• Start listening/Stop listening: You don't want WSR Macros to constantly listen to and try to interpret everything you're saying all the time, so avoid the extra tax on your system by toggling WSR Macros. Say "Start listening" whenever you want to start with voice commands, and "Stop listening" when you're finished.
  • What can I say? When you're getting started with WSR Macros, it's easy to forget what commands you can use to tell it what to do. The easiest and quickest way to find out is just to ask. Saying "What can I do?" will launch WSR Macros' help window with a table of both common and not-so-common commands.
  • Open X/Close X: WSR Macros indexes all of the programs in your start menu, so next time you want to open Firefox, you can say just that: "Open Firefox." WSR Macros will take care of the rest. Likewise, you can close applications in the same way—just say "Close Firefox" instead.
  • Say what you see: No, you won't every literally say, "Say what you see." Instead, try saying words you can see in the active window. For example, browsing in Internet Explorer with WSR Macros is really impressive. See a link you want to visit? Read the link text. Want to navigate the File menu? Just say "File" to open the dropdown, and say any command therein.
  • Show numbers: Whether you're looking at a screen full of links, buttons, or documents, you can also access any of them without words by simply saying "Show numbers." WSR Macros will overlay numbers over every control in the window, and you can pick one by saying the number and then confirming your choice by saying, "OK."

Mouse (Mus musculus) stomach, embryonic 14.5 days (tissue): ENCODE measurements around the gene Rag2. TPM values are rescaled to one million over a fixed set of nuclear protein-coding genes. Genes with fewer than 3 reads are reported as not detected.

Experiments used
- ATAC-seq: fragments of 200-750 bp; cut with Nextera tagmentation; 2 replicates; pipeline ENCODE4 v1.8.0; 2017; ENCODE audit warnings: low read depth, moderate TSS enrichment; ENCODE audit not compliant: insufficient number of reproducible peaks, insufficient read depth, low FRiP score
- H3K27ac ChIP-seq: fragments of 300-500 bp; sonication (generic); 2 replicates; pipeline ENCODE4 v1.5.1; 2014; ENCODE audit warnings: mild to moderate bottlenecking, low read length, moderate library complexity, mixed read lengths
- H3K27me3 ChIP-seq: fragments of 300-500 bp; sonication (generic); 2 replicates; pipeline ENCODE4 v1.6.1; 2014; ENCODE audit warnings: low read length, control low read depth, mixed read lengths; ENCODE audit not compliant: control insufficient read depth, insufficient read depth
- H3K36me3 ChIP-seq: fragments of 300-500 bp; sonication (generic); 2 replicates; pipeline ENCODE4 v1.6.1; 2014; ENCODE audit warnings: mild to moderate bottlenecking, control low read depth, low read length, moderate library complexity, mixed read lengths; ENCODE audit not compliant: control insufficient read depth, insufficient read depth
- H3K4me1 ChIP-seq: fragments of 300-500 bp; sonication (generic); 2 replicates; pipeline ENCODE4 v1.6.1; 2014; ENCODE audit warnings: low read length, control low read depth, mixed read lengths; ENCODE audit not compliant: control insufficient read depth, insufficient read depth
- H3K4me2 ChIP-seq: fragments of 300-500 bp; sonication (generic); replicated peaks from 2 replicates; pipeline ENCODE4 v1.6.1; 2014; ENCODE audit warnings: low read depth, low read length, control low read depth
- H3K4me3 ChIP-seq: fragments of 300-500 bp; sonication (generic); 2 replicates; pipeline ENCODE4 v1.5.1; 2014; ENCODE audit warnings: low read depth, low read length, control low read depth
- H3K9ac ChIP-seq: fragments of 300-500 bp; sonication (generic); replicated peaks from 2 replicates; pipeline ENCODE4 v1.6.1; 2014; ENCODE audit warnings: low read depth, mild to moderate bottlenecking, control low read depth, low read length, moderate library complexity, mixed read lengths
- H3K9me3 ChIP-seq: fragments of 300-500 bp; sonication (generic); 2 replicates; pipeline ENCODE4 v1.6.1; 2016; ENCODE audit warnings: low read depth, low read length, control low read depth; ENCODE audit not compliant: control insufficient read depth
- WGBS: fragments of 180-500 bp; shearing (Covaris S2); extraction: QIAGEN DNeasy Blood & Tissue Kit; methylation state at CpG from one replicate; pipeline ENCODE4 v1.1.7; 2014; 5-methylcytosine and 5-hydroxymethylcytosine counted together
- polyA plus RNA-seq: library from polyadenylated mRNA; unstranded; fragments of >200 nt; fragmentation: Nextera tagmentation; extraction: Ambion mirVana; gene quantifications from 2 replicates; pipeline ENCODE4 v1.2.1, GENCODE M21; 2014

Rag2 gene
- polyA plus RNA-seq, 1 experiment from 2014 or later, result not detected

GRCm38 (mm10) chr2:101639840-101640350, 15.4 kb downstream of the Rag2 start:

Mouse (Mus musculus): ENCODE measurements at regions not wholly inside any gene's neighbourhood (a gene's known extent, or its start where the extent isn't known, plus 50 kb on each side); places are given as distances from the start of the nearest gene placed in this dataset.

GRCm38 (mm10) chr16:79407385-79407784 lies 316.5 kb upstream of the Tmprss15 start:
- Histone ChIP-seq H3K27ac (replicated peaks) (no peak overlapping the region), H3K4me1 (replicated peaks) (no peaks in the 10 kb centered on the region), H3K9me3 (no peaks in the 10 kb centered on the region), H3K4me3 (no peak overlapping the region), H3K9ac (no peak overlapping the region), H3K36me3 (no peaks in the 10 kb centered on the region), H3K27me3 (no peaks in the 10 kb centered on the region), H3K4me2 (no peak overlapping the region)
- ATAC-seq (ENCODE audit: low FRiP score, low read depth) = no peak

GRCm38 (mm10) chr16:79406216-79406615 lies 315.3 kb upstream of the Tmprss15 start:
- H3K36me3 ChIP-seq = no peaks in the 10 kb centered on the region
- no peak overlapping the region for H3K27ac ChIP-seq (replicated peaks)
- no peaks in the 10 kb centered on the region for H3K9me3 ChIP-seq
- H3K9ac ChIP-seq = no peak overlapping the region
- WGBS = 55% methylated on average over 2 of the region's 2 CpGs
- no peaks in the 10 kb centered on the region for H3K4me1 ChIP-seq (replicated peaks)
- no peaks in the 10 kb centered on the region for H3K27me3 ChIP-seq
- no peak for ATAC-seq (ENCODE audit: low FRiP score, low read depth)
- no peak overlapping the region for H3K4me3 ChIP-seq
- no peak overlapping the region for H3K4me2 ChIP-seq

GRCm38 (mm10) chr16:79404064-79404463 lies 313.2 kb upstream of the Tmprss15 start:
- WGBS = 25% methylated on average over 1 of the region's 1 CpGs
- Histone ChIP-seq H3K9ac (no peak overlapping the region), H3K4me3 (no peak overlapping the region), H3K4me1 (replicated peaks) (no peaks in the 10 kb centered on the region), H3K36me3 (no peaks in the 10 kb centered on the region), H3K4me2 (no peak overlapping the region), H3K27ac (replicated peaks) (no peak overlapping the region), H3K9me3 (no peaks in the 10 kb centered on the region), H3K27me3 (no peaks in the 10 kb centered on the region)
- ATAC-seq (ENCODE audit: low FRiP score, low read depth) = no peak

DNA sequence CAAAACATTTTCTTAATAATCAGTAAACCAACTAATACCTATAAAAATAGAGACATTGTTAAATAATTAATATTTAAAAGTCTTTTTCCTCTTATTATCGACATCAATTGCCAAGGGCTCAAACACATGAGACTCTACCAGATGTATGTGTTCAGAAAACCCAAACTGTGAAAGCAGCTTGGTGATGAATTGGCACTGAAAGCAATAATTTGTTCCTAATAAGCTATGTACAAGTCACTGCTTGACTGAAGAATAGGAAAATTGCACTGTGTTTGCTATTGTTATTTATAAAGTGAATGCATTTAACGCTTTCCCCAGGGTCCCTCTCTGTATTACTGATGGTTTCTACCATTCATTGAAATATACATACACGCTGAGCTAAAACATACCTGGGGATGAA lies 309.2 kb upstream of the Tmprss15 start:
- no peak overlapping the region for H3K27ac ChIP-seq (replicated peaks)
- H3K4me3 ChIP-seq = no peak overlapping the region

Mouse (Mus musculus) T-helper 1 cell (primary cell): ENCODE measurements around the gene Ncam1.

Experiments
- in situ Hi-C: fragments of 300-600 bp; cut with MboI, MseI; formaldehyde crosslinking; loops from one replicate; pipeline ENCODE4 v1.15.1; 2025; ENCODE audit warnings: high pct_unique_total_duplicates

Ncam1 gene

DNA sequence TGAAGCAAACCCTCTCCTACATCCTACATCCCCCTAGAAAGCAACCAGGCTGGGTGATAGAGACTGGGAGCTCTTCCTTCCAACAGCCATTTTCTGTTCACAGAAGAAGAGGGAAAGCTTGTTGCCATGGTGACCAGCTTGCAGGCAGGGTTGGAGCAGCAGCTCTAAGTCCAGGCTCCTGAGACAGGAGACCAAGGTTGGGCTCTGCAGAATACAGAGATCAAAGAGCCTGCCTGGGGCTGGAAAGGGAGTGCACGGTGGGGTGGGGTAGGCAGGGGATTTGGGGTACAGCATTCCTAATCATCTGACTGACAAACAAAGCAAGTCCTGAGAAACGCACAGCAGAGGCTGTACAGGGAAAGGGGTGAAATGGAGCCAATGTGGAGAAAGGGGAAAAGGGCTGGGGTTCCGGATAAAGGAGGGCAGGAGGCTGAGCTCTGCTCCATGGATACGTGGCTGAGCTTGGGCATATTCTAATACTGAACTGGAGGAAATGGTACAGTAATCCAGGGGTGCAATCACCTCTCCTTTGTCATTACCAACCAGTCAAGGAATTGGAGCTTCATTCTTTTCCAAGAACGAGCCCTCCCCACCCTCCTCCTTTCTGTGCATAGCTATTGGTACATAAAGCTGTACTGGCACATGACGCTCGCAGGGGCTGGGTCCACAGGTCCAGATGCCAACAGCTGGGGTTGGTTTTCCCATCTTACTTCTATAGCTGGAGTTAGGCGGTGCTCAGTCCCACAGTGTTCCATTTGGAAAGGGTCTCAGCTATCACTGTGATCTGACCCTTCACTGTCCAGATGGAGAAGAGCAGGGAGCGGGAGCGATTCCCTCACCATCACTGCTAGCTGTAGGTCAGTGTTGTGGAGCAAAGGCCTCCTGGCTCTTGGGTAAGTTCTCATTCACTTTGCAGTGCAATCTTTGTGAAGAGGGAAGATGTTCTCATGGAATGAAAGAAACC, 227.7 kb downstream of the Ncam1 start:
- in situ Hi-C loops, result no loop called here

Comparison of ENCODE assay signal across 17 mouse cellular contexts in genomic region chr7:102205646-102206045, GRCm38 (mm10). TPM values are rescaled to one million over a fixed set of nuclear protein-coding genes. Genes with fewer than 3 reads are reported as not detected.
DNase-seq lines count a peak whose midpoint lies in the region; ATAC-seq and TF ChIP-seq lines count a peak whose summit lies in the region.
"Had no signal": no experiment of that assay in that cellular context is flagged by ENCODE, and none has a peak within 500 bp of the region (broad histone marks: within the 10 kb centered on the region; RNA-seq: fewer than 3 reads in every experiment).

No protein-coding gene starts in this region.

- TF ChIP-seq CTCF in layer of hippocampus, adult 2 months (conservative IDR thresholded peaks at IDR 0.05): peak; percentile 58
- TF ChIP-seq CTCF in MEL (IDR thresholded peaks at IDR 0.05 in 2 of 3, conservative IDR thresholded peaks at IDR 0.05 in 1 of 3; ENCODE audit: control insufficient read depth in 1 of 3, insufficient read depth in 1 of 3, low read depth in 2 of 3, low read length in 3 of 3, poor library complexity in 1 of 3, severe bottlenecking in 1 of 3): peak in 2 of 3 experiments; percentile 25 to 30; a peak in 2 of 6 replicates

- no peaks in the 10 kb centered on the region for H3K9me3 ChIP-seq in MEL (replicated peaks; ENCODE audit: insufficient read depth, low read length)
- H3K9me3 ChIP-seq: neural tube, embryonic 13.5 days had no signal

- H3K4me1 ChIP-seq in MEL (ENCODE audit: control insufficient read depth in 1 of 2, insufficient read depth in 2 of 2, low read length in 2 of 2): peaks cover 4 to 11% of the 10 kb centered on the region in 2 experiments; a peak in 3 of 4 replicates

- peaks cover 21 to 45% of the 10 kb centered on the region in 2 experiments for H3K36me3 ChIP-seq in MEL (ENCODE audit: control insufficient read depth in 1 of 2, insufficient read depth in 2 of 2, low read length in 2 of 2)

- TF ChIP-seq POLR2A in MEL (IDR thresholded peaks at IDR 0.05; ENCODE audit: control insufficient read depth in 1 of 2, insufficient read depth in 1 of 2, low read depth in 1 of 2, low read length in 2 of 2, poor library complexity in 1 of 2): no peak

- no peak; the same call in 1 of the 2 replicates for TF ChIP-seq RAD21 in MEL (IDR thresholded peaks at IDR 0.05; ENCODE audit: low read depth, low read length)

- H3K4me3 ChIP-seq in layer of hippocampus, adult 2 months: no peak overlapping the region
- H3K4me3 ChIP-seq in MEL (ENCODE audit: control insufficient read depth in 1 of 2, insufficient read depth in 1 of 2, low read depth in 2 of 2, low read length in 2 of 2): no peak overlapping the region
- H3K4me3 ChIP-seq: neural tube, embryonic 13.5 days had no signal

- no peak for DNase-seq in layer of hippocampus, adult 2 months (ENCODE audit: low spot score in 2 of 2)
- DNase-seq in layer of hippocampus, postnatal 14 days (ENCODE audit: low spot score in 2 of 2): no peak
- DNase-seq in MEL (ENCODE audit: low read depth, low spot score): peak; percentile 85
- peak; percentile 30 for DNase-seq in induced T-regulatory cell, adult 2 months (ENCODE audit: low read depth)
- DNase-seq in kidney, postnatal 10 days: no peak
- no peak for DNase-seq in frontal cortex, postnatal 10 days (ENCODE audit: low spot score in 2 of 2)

• Say what you want to type: When you're dictating, just say what you want to type. It's not always perfect, but the more you use it, the more accurate it gets. You also need to speak your punctuation, so you'll need to, for example, say "period" at the end of every sentence.
  • Switch to/Minimize X: Whether you want to switch, minimise, or maximise windows, just say the words and it'll be done. You can also perform an action on the currently active window by saying "Minimise this."

Doing More with WSR Macros

WSR Macros has huge potential for emphasising the macros element, and you can create advanced macros on-the-fly—like a text replacement macro that replaces a command like "my address" with your actual address. Unfortunately, the macros wizard was nowhere to be found in the version of WSR Macros that I downloaded. Then again, the Speech Macros folder—in which these macros are supposed to be saved—had been created in My Documents, so I'm not sure what's missing. Chalk that one up to the "Technical Preview."

I've just begun getting good with WSR Macros, and I'm already hooked. Whether you've been using it longer or you've already dug into some must-have features, let's hear you experience with WSR Macros in the comments.

Adam Pash is a senior editor for Lifehacker who wishes his dog listened as well as Vista. His special feature Hack Attack appears every Wednesday on Lifehacker.


    Really late comment, but anyway this is really good, but the only problem is it is for Vista...I know there is another voice recognition software for Microsoft Office 2003, but that's only for 2003. It would be nice if it worked for XP, cause I'm running XP with Office 2007.